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In part one of this series I will explain what reactivity is and how it may relate to your dog's behavior. I will also introduce some basic management skills. In Part 2 I will discuss some more in depth management skills and some behaviors to introduce to help your dog based on their scenario of reactive behavior.
What is Leash Reactivity?
If you have a dog that lunges, barks, strains at the end of the leash or generally loses control at the sight of: dogs, people, bikes, squirrels, cats, skateboards, motorcycles (or more) when on leash, then you have likely heard the term "leash reactive". But what does this really mean?
Well, let's look at the definition of the word REACTIVE - Showing a response to a stimulus
I love this definition. It is simple and concise. Many assume that a leash reactive dog is automatically aggressive, frightened and afraid. While this can be the case it is not always. Reactive behavior is simply a dog reacting (usually over reacting) to a stimulus in the environment based on their current emotional state. If you have a dog who displays reactive behavior on leash and you aren't sure why, please reach out to me or a positive trainer in your area and we can help you figure out the motivation. However I will discuss some of the possible motivations below.
Dogs who are reacting to stimulus are usually in one, or a combination of the following emotional states before, during and directly following the reactive behavior; frustration, arousal, excitement, fear, anger or possibly physical pain. Not all dogs who are reactive are aggressive. In fact most leash reactive dogs I work with are not aggressive towards people or dogs. The behavior they are displaying is motivated by a display of emotion in the moment but can be informed by past experiences. Dogs who are leash reactive to other dogs range from very dog social when off leash to dog tolerant, dog selective and dog aggressive. Same with dog reactivity to people and other stimulus.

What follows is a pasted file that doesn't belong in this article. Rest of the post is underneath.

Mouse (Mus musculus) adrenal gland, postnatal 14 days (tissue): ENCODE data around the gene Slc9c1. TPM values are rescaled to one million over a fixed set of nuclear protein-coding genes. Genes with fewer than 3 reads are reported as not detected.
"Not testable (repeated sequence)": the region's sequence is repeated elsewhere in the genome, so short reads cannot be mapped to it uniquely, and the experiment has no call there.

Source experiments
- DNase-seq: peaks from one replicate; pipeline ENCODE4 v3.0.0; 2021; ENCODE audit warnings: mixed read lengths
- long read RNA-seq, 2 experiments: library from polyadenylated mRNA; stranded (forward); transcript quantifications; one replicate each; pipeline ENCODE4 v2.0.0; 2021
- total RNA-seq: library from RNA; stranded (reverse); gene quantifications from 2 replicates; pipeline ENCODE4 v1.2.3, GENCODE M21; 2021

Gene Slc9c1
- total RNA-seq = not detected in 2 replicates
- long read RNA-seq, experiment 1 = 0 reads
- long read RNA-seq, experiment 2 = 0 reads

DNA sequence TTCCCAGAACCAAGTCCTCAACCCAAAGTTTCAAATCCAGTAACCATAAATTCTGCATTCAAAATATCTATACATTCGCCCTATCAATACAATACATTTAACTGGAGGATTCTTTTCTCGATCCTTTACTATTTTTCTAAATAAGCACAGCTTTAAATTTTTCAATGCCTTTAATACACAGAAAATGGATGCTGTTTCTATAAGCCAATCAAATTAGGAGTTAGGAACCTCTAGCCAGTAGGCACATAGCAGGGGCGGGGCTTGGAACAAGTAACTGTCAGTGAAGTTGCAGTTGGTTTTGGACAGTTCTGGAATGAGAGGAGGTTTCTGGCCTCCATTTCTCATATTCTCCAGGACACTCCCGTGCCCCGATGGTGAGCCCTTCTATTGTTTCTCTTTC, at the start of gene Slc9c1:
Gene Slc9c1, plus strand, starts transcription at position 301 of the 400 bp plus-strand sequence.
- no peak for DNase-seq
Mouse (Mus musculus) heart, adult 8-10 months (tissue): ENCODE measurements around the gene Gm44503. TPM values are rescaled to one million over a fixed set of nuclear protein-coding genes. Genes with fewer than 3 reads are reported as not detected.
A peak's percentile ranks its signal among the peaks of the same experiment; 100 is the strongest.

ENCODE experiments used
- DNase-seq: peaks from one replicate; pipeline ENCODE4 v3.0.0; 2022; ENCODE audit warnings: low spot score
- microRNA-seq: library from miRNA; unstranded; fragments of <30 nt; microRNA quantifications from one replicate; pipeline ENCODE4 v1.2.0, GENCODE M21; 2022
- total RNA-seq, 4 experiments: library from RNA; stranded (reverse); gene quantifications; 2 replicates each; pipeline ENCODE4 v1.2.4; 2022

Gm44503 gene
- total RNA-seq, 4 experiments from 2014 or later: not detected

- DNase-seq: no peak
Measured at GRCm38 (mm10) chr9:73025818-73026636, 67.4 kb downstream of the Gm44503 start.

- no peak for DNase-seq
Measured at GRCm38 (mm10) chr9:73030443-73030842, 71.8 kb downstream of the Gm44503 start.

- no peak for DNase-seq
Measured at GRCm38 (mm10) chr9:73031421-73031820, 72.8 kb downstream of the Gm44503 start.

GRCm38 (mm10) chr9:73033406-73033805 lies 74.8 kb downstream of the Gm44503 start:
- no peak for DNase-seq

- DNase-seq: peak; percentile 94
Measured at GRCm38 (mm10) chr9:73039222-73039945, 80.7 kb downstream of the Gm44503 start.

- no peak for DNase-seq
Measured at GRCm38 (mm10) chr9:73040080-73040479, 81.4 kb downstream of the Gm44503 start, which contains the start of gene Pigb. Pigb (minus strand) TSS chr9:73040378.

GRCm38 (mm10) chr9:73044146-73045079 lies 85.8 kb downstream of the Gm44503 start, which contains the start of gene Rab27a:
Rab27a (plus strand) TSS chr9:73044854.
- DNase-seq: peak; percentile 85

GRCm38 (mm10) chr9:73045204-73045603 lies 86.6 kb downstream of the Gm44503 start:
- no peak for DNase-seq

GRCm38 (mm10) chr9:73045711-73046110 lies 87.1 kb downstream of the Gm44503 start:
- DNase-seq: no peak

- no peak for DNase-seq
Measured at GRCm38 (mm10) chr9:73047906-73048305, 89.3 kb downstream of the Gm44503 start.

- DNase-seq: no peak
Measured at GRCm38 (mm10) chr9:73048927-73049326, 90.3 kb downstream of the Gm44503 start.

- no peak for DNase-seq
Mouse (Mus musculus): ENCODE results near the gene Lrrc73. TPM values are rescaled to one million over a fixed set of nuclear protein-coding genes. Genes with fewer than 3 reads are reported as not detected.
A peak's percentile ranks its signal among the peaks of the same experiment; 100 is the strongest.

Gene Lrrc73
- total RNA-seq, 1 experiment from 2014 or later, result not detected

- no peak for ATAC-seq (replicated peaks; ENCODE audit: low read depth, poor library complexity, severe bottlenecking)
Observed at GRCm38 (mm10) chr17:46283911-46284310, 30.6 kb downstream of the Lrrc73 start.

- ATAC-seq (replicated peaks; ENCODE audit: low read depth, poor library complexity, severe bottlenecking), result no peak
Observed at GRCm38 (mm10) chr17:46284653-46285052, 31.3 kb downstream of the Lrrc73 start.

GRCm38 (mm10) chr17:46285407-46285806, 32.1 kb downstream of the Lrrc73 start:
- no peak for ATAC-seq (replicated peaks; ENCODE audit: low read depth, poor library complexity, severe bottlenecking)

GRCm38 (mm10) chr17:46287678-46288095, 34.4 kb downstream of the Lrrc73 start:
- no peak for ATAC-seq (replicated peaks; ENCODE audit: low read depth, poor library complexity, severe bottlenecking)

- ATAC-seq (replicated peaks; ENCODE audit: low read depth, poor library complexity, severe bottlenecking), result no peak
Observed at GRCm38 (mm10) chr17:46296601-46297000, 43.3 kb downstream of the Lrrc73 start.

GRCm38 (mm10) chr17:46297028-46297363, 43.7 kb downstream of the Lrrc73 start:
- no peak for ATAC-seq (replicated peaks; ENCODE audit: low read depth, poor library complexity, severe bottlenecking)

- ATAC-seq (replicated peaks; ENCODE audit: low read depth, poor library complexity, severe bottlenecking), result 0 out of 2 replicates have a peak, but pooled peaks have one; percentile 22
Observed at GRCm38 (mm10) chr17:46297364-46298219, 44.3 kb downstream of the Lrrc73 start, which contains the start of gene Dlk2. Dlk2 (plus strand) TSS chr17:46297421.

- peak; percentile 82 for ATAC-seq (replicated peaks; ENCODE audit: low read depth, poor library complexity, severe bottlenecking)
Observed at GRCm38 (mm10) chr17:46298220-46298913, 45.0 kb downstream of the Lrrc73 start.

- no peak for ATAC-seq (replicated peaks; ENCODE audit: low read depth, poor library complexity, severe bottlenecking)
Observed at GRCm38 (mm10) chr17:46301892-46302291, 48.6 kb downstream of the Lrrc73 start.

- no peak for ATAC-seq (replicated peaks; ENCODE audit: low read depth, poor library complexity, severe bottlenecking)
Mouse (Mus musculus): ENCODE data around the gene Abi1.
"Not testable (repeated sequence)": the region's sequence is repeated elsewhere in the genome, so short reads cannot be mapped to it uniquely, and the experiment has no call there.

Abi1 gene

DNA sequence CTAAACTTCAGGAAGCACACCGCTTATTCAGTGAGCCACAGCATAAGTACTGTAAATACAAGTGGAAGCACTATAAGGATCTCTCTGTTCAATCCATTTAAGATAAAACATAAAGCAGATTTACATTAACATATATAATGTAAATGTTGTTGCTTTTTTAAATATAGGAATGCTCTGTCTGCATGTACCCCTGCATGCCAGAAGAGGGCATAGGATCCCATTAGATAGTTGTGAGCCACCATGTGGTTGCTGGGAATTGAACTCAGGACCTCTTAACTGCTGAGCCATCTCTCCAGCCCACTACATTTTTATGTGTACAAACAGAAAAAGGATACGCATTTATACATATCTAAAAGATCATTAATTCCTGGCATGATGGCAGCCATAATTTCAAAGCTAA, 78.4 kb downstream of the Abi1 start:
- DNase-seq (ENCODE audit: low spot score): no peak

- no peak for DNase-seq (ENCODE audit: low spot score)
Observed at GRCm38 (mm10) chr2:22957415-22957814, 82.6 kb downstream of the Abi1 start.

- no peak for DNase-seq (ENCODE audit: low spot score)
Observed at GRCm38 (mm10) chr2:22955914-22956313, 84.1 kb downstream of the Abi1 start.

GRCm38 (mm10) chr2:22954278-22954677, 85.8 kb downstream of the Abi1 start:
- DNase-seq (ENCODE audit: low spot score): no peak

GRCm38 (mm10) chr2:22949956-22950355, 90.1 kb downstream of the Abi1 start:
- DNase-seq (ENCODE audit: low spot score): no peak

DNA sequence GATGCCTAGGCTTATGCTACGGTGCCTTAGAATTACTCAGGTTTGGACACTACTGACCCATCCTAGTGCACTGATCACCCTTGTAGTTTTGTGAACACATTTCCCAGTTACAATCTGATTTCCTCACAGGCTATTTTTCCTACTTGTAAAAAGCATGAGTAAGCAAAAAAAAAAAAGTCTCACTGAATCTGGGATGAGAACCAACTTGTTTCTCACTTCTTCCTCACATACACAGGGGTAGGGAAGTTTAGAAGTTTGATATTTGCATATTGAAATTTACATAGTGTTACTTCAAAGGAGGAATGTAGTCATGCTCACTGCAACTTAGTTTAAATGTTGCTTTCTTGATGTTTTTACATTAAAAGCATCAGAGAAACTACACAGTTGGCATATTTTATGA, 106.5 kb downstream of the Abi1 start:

Defining Varying Types of Dog Reactivity
Leash Frustration /Arousal / Excitement - To other dogs
So let's talk for a moment about dogs who are dog social when off leash. These are the dogs who may have several dog friends, get along well with dogs they meet at the park when off leash and can make new friends fairly easily. However when they see dogs on leash they pull and bark and are out of control. Maybe you've allowed some greetings on leash and some go ok but sometimes there is a small scuffle or some growling. These dogs are usually experiencing a lot of frustration, excitement and possibly some conflict when seeing dogs on leash. Often times they really want to get to the dog but the leash is causing a feeling of being constricted from their potential new friend. Different from other types of reactive behavior the function of the barking is acting as a distance reducing behavior rather than an attempt to increase distance from the stimulus. Often times these dogs just really want to say hi and don't know a better way to do it.
What should I not do, to start?